Front Page Titles (by Subject) XXXII.: WOMEN ADMITTED TO THE SANGHA. - The Gospel of Buddha
The Online Library of Liberty
A project of Liberty Fund, Inc.
Search this Title:
Also in the Library:
XXXII.: WOMEN ADMITTED TO THE SANGHA. - Buddha, The Gospel of Buddha 
The Gospel of Buddha. Compiled from Ancient Records by Paul Carus. Illustrated by O. Kopetzky (Chicago and London: The Open Court Publishing Company, 1915).
About Liberty Fund:
Liberty Fund, Inc. is a private, educational foundation established to encourage the study of the ideal of a society of free and responsible individuals.
The text is in the public domain.
Fair use statement:
This material is put online to further the educational goals of Liberty Fund, Inc. Unless otherwise stated in the Copyright Information section above, this material may be used freely for educational and academic purposes. It may not be used in any way for profit.
WOMEN ADMITTED TO THE SANGHA.
Yasodharā had three times requested of the Buddha that she might be admitted to the Sangha, but her wish had not been granted. Now Pajāpatī, the foster-mother of the Blessed One, in the company of Yasodharā, and many other women, went to the Tathāgata entreating him earnestly to let them take the vows and be ordained as disciples. 1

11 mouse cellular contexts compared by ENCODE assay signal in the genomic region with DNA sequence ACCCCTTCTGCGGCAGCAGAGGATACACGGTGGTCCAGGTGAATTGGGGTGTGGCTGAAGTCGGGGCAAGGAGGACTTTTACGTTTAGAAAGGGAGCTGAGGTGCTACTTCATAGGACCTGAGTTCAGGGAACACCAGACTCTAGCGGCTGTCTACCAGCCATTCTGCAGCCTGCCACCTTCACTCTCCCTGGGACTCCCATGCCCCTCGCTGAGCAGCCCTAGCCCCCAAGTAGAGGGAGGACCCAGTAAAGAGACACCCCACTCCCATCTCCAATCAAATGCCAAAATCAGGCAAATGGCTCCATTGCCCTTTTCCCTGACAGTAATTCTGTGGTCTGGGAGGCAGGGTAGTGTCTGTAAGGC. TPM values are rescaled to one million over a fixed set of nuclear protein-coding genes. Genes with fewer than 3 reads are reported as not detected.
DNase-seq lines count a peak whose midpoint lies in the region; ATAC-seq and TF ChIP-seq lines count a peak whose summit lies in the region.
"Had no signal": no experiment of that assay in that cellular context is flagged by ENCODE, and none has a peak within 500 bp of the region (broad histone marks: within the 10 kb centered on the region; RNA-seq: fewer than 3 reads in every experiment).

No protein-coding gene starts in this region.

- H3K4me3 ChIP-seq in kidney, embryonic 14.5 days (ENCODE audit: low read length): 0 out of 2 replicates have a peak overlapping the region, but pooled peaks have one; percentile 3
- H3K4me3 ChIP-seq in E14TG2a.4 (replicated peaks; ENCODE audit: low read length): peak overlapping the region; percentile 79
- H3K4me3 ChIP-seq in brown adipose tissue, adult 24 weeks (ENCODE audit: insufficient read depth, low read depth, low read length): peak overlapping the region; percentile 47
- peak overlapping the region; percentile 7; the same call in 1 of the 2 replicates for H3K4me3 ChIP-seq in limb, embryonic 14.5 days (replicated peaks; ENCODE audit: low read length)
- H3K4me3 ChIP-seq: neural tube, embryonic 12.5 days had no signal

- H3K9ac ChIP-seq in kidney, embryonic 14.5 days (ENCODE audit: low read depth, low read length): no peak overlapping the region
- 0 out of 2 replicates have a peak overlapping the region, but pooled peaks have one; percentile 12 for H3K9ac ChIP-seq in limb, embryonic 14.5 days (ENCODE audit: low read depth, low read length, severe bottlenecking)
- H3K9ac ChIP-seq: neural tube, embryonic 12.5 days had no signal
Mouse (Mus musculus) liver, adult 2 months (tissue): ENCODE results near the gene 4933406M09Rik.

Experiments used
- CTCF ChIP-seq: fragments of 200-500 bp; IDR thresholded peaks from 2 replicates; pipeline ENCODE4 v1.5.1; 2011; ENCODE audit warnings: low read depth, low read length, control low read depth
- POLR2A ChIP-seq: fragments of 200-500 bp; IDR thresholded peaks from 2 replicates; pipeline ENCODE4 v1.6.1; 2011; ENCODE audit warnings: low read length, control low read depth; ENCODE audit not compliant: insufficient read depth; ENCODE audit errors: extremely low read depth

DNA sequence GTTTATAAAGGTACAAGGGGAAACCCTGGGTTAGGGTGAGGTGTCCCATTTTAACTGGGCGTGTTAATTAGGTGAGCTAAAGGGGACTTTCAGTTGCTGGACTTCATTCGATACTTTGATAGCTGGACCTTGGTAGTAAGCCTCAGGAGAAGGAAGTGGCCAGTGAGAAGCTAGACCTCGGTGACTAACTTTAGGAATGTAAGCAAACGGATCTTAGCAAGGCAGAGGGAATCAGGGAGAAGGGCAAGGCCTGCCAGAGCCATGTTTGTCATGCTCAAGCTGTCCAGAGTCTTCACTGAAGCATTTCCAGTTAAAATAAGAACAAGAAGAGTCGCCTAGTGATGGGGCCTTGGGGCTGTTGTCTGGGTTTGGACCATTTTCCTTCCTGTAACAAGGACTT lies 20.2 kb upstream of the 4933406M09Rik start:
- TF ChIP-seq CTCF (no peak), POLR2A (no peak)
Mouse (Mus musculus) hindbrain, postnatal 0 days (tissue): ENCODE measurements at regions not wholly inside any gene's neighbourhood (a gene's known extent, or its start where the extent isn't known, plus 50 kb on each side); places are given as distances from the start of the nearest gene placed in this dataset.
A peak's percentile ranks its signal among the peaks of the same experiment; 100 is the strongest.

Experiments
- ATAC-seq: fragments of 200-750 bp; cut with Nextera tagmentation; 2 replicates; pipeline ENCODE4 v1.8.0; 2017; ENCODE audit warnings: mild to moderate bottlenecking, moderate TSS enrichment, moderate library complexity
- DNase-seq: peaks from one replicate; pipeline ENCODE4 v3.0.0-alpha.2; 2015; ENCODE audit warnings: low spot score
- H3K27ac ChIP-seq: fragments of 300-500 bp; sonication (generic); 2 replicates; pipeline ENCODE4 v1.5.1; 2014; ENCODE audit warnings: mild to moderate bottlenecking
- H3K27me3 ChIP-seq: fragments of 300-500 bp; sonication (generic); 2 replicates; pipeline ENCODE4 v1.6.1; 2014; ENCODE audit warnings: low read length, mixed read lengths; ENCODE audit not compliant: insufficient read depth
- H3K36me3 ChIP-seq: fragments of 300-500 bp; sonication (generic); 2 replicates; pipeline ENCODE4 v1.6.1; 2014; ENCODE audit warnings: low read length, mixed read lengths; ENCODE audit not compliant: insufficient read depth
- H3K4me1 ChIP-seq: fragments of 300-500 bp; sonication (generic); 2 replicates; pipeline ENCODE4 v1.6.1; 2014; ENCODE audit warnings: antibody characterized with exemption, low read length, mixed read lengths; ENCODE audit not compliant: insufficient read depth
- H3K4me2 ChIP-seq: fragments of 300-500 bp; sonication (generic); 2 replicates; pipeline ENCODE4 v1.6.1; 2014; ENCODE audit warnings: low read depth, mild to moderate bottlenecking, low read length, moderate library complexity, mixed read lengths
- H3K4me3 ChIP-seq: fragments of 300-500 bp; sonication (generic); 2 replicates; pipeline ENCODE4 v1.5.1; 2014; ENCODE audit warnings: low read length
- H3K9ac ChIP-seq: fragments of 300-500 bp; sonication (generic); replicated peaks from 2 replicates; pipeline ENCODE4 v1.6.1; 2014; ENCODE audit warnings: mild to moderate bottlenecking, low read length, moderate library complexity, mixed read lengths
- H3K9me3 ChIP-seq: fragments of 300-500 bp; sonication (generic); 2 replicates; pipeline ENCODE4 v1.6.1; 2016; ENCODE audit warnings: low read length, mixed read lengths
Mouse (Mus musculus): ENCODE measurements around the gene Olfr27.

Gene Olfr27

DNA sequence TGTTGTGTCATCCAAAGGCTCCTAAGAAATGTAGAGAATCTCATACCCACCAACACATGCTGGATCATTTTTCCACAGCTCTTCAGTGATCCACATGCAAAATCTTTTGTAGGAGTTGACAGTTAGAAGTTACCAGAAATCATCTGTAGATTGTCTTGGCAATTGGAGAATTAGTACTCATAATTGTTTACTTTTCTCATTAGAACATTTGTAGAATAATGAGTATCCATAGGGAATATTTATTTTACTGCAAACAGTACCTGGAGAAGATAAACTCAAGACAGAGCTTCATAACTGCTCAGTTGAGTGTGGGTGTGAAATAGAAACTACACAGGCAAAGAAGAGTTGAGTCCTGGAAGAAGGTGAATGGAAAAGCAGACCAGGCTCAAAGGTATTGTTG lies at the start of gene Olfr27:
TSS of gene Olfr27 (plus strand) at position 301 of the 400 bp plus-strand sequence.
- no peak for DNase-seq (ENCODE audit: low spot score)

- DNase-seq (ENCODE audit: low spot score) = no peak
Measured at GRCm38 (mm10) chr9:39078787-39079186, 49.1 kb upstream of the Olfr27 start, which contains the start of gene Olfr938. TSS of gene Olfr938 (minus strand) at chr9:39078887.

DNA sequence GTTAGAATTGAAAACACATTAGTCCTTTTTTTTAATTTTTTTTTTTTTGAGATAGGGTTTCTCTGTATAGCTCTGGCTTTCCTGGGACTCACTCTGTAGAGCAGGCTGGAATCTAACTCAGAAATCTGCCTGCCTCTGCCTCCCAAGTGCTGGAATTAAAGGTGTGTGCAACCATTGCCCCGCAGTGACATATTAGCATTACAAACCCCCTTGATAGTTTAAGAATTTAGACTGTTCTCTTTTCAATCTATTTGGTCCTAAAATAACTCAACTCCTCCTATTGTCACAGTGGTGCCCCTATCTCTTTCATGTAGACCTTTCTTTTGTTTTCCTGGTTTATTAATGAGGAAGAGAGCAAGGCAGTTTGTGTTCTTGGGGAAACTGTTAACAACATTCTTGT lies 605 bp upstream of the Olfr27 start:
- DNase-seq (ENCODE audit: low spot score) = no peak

And the Blessed One, foreseeing the danger that lurked in admitting women to the Sangha, protested that while the good religion ought surely to last a thousand years it would, when women joined it, likely decay after five hundred years; but observing the zeal of Pajāpatī and Yasodharā for leading a religious life he could no longer resist and assented to have them admitted as his disciples. 2
Then the venerable Ānanda addressed the Blessed One thus: 3
“Are women competent, Venerable Lord, if they retire from household life to the homeless state, under the doctrine and discipline announced by the Tathāgata, to attain to the fruit of conversion, to attain to a release from a wearisome repetition of rebirths, to attain to saintship?” 4
And the Blessed One declared: “Women are competent, Ānanda, if they retire from household life to the homeless state, under the doctrine and discipline announced by the Tathāgata, to attain to the fruit of conversion, to attain to a release from a wearisome repetition of rebirths, to attain to saintship. 5
“Consider, Ānanda, how great a benefactress Pajāpatī has been. She is the sister of the mother of the Blessed One, and as foster-mother and nurse, reared the Blessed One after the death of his mother. So, Ānanda, women may retire from household life to the homeless state, under the doctrine and discipline announced by the Tathāgata.” 6
Pajāpatī was the first woman to become a disciple of the Buddha and to receive the ordination as a bhikkhunī. 7